2-minute drill with Chris Morris

You played at The Citadel and earned a degree from College of Charleston, and you are now in your sixth season with the Cougars. Any mixed emotions when the Bulldogs face the Cougars as they do this weekend?

“I would not say mixed emotions, because I definitely want to win anytime we play anybody. To me, it’s always been fun to play The Citadel and to see coach (Fred) Jordan in the other dugout, and (assistant coach) David Beckley and now (pitching coach) Britt Reames. They are good friends of mine, and when you compete against your friends, it makes it more fun. For this series, I think the guys in both dugouts have a little bit more energy because we get more fans at the games. To me, it’s just a lot of fun.”

Do any of your Bulldog buddies give you a hard time?

“You know what, when I first started coaching, they did a little bit. But now I’m into my sixth year and we’ve played them every year, I don’t hear much unless they beat us. A couple of years ago, they swept us and I heard a lot of talk then. But as long as we win, they don’t give me too much of a hard time.”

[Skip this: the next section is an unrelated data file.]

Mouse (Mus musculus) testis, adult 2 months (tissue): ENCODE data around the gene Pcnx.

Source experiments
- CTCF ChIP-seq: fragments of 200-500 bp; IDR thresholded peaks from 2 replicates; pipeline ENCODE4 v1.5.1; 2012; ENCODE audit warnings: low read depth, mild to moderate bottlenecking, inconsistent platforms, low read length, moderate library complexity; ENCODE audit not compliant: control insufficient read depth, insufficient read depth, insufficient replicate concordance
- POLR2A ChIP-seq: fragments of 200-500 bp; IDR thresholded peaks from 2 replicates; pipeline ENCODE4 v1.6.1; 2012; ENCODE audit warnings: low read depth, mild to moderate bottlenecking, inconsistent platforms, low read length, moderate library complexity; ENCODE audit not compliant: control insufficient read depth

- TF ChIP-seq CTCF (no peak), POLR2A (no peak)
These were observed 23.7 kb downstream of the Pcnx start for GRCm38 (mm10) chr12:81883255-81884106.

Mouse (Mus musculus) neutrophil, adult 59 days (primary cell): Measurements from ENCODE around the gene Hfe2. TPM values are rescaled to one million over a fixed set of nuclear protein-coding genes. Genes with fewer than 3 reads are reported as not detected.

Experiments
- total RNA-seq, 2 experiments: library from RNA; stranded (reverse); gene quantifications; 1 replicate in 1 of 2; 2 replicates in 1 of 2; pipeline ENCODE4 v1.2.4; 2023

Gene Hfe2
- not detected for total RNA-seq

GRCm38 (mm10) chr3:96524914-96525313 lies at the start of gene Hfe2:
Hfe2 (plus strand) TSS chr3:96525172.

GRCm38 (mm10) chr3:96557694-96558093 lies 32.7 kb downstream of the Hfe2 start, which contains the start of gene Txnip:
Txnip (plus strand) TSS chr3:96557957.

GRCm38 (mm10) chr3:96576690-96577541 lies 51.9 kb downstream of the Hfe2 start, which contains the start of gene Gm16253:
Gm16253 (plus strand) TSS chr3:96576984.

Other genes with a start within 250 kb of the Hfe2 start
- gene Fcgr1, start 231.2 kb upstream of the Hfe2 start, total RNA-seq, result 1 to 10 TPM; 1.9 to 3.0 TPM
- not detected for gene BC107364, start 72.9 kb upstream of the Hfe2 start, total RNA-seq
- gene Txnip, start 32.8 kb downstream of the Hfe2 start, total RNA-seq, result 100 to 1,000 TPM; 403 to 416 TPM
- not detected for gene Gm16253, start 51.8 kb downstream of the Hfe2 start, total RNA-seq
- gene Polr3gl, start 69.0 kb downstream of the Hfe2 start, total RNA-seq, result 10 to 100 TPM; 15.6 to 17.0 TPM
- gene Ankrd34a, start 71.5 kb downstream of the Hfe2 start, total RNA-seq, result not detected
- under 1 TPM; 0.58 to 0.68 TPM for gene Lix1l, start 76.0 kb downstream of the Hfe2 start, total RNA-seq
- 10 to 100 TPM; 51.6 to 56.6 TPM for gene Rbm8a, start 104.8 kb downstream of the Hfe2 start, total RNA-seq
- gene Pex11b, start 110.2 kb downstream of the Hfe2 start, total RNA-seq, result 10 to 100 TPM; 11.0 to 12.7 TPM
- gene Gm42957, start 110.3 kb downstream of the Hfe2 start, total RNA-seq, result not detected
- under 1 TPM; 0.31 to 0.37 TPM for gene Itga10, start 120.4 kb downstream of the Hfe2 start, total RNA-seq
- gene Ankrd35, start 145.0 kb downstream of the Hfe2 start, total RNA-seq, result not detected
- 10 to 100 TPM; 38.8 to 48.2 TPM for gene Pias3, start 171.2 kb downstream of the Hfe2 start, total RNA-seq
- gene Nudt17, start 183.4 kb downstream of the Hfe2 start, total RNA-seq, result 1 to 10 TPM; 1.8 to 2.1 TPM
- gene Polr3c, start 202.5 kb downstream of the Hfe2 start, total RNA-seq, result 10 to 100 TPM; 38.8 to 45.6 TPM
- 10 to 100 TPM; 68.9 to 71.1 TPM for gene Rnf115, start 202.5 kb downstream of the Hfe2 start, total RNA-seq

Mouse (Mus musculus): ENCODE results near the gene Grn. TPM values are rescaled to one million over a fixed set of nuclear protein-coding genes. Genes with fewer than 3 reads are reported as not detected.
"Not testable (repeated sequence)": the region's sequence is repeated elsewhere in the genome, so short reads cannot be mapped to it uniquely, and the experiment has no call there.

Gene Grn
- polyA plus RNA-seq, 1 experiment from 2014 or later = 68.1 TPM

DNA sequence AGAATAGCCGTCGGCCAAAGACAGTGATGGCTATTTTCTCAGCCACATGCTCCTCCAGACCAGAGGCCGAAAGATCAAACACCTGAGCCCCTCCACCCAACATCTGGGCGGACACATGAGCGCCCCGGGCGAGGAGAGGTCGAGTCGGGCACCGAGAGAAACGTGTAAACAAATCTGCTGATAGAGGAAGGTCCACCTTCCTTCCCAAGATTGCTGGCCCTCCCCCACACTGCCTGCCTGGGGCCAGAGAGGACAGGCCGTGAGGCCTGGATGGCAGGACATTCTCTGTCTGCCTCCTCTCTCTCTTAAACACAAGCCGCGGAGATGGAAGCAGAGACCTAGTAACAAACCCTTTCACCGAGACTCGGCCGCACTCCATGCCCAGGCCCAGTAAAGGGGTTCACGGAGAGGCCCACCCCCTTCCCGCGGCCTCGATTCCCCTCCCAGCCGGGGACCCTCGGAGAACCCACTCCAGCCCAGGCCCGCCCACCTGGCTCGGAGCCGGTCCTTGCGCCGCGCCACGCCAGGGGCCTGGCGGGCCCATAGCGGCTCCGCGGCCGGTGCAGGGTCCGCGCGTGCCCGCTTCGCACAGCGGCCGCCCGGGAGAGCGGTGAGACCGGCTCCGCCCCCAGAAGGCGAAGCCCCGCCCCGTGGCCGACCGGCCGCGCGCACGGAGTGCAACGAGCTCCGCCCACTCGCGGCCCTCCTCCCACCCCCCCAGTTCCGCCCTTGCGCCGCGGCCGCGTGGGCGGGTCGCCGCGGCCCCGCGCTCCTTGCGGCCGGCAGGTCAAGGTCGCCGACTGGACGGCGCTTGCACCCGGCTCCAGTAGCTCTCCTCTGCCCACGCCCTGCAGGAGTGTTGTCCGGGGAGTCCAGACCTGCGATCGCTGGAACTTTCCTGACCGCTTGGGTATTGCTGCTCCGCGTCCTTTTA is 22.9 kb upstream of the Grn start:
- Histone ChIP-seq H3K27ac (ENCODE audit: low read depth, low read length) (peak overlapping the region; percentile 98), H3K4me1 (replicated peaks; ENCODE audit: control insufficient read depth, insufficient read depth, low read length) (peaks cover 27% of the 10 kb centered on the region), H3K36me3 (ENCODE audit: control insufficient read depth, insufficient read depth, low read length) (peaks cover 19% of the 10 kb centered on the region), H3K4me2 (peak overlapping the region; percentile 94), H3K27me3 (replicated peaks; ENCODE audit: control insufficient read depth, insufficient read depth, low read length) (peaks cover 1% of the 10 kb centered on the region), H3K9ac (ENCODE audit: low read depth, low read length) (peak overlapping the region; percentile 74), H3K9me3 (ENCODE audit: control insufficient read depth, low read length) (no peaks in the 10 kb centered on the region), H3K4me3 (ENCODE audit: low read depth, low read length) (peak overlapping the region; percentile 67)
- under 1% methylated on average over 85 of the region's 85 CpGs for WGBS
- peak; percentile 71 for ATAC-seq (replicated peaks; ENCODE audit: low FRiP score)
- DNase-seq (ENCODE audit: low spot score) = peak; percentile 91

How did you end up at College of Charleston after your pro career ended?

“After I got done playing, I didn’t know exactly what I wanted to do. I had another semester to finish to get my degree, so I got that from College of Charleston. I graduated that December and I was trying to figure out what I wanted to do, just like any college graduate. I wanted to get into coaching to kind of give back everything I learned in pro ball, and (Cougars coach) John Pawlowski gave me a chance. I love Charleston and didn’t want to leave, so when Monte (Lee) kept me on after coach Pawlowski left, it was a blessing.”

What do you love about coaching?

“The guys keep you young. You are able to stay around the game that you love. I grew up playing this game my whole life, and being around a bunch of 18- to 21-year-olds, they keep you young in everything you do. I feel like a little kid at heart, so it’s fun to be outside with a baseball.”

Playing for Fred Jordan and working for John Pawlowski and Monte Lee, do you feel like you are learning a lot?

“Oh yeah. Any time in this game, or in work or in life, you want to be associated with good people. I’ve been lucky enough to have three good coaches who have helped me learn baseball and to grow as a person and as a man.”

Do you want to run your own program one day?

“I’d love to be a head coach one day. When that is, I can’t answer that question. I think we have a good thing here at College of Charleston. When you are able to work with a guy who is not just your boss but your friend, that makes it more fun.”

Compiled by Jeff Hartsell